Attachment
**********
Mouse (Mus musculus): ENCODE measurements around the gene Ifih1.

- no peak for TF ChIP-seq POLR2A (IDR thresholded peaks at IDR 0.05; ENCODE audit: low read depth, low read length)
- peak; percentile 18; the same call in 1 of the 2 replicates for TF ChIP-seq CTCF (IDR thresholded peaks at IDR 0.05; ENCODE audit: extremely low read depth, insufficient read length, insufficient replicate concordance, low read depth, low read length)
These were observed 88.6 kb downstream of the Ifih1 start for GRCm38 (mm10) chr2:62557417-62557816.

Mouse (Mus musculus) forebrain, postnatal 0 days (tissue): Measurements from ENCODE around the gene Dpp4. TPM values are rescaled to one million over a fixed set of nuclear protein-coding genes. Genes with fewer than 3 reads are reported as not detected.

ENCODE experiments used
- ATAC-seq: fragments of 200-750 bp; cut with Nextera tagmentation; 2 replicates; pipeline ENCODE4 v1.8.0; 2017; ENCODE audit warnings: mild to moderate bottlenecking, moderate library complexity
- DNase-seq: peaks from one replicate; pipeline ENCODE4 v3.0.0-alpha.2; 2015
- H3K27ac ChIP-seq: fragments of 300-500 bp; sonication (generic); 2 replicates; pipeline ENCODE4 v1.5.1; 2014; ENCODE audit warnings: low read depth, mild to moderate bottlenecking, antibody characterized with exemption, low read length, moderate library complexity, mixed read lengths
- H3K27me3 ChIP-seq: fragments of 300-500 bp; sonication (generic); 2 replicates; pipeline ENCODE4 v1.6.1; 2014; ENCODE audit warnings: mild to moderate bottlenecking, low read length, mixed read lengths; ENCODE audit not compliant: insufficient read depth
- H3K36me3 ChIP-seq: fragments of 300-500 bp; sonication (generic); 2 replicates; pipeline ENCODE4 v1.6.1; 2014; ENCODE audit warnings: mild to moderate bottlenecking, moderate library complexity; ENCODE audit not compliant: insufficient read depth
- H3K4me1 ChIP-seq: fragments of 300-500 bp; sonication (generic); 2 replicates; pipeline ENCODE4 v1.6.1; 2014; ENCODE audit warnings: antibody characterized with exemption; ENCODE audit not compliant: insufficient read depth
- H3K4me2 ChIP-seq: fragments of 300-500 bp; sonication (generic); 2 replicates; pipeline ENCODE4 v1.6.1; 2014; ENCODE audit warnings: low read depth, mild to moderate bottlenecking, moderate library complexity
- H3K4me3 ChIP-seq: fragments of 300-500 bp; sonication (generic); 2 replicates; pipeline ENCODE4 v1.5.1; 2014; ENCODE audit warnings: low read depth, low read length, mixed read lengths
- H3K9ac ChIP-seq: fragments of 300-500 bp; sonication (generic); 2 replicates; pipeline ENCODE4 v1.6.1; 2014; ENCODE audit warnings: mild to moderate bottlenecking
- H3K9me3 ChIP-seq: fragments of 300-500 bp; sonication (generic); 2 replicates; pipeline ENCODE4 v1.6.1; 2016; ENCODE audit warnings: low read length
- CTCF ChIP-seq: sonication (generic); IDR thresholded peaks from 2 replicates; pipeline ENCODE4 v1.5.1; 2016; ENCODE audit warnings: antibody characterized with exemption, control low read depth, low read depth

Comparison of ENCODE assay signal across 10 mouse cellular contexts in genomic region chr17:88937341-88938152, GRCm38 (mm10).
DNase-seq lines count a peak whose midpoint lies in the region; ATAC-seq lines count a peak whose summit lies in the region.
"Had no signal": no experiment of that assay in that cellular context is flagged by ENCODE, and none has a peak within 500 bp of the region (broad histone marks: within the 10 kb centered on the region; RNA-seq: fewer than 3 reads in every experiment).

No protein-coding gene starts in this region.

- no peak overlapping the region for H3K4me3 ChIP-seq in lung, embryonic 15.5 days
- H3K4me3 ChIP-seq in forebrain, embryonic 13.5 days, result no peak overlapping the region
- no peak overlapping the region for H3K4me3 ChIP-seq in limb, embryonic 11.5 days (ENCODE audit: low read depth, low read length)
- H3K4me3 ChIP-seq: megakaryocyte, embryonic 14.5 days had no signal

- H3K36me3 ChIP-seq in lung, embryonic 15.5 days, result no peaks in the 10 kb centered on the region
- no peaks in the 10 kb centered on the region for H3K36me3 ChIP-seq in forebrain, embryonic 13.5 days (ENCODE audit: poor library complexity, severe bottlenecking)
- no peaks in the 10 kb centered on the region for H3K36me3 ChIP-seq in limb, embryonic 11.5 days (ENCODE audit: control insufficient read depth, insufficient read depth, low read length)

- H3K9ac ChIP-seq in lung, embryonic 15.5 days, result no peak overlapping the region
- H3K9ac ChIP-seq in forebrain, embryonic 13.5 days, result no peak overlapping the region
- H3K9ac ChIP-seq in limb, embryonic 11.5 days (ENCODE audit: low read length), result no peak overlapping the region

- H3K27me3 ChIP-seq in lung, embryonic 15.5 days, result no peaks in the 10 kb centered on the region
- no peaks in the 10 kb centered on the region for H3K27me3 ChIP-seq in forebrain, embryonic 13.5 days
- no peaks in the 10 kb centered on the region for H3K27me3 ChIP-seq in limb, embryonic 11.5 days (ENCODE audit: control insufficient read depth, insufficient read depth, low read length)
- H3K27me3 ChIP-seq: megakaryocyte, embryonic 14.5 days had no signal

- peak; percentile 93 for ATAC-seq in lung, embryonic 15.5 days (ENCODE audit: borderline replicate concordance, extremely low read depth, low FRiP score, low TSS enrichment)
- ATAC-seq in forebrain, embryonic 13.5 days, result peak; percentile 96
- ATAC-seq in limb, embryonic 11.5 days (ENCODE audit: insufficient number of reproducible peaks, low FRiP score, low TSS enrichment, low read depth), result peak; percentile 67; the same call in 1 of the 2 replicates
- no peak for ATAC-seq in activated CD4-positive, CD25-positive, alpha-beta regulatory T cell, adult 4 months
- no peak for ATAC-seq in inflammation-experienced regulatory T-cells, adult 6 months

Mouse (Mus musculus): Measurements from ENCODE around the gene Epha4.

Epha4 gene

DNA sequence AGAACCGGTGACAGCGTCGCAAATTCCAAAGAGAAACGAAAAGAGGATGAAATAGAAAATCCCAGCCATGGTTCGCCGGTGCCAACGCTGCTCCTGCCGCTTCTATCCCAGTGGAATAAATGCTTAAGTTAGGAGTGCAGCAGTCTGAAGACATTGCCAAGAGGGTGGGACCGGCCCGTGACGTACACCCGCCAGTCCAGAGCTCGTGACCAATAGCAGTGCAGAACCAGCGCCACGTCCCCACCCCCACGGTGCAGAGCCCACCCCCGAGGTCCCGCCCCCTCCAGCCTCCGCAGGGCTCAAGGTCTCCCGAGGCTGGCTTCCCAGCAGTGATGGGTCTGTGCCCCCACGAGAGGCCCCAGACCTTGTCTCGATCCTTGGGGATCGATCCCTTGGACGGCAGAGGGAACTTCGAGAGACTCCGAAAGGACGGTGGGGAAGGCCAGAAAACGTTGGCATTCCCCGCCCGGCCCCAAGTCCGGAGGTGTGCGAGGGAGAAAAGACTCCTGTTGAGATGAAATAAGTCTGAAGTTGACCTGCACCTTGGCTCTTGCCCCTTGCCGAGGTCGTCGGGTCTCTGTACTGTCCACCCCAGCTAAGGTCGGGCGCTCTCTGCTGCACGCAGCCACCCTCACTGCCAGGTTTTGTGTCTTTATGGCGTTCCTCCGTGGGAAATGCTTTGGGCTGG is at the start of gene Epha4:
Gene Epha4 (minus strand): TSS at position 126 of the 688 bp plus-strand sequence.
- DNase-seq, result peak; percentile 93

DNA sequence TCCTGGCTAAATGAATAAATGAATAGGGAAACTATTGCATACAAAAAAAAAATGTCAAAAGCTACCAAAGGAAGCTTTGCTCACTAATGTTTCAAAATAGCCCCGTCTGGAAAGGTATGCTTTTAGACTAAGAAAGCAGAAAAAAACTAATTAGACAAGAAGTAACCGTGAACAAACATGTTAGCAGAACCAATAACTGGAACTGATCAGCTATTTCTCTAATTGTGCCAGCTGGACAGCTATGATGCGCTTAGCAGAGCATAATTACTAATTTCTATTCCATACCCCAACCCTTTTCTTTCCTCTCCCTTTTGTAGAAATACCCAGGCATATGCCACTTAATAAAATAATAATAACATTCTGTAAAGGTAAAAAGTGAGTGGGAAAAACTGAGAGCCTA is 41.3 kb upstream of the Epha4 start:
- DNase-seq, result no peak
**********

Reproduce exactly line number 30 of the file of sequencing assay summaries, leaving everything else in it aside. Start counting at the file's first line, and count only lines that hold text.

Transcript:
- H3K9ac ChIP-seq in forebrain, embryonic 13.5 days, result no peak overlapping the region